One of the most colourful characters in ‘Russiagate’ was Felix Sater, born Felix Sheferovsky, who was once jailed for stabbing a man in the face with a cocktail glass. He avoided a possible 20-year sentence and a $5 million (£3.8 million) fine by becoming a federal informer in another case, that of fraud and extortion by the Mafia which targeted the elderly, some of them Holocaust survivors.

Sater was a lifelong friend of Michael Cohen, Trump’s former personal lawyer who was convicted and sent to prison in the Mueller investigation, and is now a bitter enemy of the President.

Sater was convinced that Vladimir Putin would help Trump get to the White House.

“Can you believe two guys from Brooklyn are going to elect a president?” he said in an email sent to Cohen.

Sater insisted that Putin would back the development of a Trump Tower hotel in Moscow and that this would be part of a grand plan.

“Our boy can become President of the USA and we can engineer it … I will get Putin on this programme and we will get Trump elected,” he said in another message.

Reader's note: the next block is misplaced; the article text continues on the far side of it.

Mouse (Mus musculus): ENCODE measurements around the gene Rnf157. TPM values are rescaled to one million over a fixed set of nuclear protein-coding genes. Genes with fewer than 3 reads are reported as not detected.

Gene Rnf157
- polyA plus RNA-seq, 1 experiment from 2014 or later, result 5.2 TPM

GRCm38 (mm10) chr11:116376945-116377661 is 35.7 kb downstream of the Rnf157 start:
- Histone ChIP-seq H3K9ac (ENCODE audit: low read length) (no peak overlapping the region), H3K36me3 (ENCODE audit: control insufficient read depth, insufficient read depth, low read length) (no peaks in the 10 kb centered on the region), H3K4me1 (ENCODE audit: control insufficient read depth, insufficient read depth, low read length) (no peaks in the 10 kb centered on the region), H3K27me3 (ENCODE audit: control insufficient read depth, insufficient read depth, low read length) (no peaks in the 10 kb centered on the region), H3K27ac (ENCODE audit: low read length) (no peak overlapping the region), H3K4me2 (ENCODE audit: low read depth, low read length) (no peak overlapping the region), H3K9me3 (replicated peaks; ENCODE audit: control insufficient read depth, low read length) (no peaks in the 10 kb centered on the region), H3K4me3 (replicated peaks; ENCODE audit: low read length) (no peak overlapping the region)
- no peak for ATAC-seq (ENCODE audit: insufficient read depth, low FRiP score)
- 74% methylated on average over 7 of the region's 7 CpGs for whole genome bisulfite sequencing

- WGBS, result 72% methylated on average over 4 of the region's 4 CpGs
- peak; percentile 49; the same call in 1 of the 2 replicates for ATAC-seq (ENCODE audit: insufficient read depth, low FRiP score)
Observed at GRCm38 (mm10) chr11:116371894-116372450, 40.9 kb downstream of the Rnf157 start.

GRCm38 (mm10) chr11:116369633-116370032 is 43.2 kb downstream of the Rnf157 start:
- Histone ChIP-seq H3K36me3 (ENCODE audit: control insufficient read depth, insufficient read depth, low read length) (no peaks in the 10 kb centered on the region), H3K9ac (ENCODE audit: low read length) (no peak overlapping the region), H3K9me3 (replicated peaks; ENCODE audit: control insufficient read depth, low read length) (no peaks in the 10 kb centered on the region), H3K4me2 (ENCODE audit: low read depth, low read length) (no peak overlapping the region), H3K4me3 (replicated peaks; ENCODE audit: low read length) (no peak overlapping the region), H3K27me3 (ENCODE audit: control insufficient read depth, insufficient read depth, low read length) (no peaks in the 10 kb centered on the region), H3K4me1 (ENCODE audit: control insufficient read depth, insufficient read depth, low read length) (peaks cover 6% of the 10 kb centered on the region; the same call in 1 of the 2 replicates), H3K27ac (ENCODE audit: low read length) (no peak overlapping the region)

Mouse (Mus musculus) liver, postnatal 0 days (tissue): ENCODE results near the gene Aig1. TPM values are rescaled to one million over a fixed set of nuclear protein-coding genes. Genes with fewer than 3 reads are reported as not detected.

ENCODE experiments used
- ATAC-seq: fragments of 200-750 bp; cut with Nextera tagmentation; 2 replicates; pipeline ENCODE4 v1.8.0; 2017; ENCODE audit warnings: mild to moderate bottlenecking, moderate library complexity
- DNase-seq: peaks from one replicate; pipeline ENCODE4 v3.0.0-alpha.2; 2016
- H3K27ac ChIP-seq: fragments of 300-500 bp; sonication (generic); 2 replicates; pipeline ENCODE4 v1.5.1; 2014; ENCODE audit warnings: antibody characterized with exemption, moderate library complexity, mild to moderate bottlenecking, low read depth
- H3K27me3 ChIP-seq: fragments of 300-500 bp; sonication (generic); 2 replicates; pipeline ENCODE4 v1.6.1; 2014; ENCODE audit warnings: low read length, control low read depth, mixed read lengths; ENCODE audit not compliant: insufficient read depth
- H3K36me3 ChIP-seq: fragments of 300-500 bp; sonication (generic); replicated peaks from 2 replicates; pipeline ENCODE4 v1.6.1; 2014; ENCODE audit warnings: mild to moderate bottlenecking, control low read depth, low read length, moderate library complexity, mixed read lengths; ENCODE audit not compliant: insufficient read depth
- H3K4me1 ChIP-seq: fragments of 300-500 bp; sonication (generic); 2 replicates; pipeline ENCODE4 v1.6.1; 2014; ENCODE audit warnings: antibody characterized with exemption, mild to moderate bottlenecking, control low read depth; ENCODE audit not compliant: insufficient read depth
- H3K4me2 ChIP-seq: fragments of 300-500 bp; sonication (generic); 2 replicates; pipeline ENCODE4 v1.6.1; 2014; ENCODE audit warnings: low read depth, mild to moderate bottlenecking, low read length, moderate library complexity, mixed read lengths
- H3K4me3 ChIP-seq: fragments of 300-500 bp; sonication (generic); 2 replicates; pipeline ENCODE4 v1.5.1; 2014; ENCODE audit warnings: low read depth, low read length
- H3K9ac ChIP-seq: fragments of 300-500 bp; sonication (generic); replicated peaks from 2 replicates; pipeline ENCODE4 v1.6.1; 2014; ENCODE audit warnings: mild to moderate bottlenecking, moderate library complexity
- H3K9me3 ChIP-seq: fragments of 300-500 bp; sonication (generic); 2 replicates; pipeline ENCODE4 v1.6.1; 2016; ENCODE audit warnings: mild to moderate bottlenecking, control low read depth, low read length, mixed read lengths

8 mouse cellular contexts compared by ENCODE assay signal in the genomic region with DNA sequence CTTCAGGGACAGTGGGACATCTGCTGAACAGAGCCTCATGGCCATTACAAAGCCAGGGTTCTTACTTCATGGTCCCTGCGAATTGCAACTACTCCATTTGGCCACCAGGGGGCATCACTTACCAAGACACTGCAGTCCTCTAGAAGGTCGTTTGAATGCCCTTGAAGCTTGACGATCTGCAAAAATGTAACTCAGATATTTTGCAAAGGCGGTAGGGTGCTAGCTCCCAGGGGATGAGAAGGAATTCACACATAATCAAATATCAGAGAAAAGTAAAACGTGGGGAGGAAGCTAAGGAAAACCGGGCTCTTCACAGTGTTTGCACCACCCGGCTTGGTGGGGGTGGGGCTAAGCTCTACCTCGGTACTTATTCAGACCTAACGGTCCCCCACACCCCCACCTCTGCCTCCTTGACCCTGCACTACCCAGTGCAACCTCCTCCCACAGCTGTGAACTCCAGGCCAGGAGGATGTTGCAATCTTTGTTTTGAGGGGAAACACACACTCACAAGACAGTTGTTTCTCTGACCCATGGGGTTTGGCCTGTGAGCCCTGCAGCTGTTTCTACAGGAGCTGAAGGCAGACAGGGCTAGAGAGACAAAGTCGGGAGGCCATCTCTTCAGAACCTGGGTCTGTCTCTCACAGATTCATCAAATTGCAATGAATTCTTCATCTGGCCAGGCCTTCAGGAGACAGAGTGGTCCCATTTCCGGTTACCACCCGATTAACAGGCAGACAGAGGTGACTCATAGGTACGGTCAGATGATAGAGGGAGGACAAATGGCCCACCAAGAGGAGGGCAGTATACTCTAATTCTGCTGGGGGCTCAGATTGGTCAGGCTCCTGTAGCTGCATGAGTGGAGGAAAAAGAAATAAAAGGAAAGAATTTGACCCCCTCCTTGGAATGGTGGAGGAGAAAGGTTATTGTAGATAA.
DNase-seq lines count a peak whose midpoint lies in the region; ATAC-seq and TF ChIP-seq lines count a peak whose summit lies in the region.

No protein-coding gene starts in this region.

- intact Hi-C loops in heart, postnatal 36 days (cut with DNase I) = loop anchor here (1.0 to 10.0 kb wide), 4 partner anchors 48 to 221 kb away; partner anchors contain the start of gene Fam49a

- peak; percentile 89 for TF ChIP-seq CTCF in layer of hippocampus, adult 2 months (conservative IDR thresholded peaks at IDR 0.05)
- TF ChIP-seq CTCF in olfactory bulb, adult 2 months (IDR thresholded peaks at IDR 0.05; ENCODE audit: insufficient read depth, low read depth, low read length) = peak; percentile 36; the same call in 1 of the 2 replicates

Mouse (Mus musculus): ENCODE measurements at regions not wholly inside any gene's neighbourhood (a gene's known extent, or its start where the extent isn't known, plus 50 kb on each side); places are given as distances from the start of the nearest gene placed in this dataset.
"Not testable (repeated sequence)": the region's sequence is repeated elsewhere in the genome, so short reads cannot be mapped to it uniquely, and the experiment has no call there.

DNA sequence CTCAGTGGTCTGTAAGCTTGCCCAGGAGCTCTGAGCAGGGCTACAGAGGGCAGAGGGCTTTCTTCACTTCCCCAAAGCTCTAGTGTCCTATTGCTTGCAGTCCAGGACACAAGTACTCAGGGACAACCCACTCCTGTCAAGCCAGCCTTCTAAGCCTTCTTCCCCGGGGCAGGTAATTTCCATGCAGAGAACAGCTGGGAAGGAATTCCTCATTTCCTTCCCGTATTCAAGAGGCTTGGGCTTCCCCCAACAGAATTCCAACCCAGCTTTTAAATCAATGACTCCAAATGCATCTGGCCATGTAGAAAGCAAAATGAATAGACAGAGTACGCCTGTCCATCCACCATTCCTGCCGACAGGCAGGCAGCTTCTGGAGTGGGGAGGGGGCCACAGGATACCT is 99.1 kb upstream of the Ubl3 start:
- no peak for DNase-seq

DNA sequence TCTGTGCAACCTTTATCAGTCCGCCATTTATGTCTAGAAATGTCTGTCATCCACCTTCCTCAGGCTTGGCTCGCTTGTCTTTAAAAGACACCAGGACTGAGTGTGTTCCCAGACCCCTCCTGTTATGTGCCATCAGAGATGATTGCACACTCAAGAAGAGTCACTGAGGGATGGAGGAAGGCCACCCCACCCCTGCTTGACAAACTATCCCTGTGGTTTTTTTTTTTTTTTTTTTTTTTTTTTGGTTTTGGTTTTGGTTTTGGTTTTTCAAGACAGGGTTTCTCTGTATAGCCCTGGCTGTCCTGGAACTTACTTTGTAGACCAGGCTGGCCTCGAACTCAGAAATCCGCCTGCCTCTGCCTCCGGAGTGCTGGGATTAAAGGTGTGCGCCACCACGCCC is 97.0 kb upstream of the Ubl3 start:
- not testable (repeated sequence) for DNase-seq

Sater, who had an office space in the Trump organization, boasted that he was so close to the Trump family that he was asked by Donald Trump to squire Donald Jr and Ivanka on a trip to Moscow. Sater claims he arranged for Ivanka to sit in Putin’s chair and, when asked, Ivanka agreed that her trip had included “a brief tour of Red Square and the Kremlin.” This may have involved sitting at Putin’s desk, although she could not remember if she had done so.

The federal prosecutor who signed the plea-bargain deal with Sater on the racketeering charges all those years ago was Andrew Weissmann. Sater has appeared in court documents relating to the Mueller investigation as “Individual 2.” Trump appears in another set of papers as “Individual 1."